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is there a way to assign a value to a variable, that value which we get in terminal by writing any command?

Example: command: sensors

we get cpu temperature. How can I assign this value to a temp_cpu variable. Thanks..

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1  
This question is more suited to Super User or to Unix & Linux. Try temp_cpu=$(sensors) (this will turn newlines to spaces, though). You can use grep to filter the specific info you need, too. –  edwin Jul 22 '13 at 22:16
    
@edwin why is the question not so suitable for this place? –  Tshepang Jul 23 '13 at 9:36
    
@Tshepang, this question is not specific to Ubuntu, it's just about the Unix-like shell. Thus, Unix & Linux. –  edwin Jul 23 '13 at 15:53
    
Did the policy/general opinion change? I thought this site welcomed questions that are not necessarily specific to Ubuntu. –  Tshepang Jul 23 '13 at 16:55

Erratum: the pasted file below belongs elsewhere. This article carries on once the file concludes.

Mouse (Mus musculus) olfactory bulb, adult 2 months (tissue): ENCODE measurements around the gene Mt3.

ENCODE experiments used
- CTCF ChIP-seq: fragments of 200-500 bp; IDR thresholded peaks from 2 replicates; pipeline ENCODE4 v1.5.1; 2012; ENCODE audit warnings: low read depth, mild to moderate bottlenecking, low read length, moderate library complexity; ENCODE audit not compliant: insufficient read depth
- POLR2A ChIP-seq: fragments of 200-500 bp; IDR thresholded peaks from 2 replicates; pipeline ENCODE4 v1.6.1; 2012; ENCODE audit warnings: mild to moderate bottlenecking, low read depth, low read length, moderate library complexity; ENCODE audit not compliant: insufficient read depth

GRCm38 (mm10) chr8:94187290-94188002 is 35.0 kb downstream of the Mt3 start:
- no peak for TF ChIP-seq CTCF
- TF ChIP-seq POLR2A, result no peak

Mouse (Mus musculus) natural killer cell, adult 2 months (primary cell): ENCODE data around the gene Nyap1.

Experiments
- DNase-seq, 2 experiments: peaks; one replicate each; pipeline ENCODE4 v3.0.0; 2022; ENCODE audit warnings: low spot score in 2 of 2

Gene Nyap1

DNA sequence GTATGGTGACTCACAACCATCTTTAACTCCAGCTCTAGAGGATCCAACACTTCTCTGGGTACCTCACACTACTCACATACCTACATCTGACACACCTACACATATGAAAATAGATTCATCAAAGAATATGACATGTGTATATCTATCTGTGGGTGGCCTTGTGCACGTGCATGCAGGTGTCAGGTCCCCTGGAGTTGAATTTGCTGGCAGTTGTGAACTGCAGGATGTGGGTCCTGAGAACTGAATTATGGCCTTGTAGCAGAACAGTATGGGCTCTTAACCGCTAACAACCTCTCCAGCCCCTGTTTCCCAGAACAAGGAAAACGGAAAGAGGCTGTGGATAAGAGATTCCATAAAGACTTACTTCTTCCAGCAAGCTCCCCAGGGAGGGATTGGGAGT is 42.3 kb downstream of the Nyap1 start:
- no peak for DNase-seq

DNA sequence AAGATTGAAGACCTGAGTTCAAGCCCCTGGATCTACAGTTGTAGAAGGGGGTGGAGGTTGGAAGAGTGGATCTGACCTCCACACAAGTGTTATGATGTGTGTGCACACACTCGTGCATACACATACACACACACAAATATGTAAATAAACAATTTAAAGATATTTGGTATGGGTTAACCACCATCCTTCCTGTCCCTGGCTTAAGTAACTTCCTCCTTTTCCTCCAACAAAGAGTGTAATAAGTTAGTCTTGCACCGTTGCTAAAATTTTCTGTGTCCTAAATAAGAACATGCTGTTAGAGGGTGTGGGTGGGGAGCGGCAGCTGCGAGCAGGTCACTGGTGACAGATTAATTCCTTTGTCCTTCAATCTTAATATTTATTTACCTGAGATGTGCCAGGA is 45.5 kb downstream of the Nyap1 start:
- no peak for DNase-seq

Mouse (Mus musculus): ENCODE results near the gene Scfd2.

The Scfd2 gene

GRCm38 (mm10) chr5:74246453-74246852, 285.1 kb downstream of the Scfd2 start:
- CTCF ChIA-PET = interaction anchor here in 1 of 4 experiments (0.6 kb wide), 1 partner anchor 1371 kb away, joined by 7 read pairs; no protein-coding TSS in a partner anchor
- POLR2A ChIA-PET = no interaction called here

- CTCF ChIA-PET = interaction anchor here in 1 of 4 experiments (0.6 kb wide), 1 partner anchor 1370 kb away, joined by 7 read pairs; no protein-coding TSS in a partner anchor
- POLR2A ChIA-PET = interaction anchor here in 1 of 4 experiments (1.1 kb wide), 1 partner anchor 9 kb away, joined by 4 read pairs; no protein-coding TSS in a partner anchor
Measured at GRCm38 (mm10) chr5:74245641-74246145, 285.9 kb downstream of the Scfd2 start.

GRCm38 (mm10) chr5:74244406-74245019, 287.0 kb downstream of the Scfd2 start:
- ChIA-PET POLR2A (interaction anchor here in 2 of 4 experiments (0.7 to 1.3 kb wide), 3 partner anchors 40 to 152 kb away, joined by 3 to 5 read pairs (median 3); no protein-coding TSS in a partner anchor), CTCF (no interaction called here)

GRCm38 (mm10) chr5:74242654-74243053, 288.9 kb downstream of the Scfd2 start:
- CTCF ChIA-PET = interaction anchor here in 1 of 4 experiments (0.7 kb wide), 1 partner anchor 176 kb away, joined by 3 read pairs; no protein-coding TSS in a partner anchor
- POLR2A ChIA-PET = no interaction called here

1 Answer 1

Yes, you use my_var=$(some_command). For example:

$ foo=$(date)
$ echo $foo
Mon Jul 22 18:10:24 CLT 2013

Or for your specific example, using sed and grep to get at the specific data you want:

$ cpu_temp=$(sensors acpitz-virtual-0 | grep '^temp1:' | sed 's/^temp1: *//;s/ .*//')
$ echo $cpu_temp
+39.0°C
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thanks to both of you. –  eeecoder Jul 23 '13 at 1:31
    
@eeecoder: If this answer was helpful to you, then please consider marking it as the accepted answer so others may more easily find it in the future. This is also a polite way to thank the person answering your question for helping you out. –  minerz029 Jan 24 at 21:40

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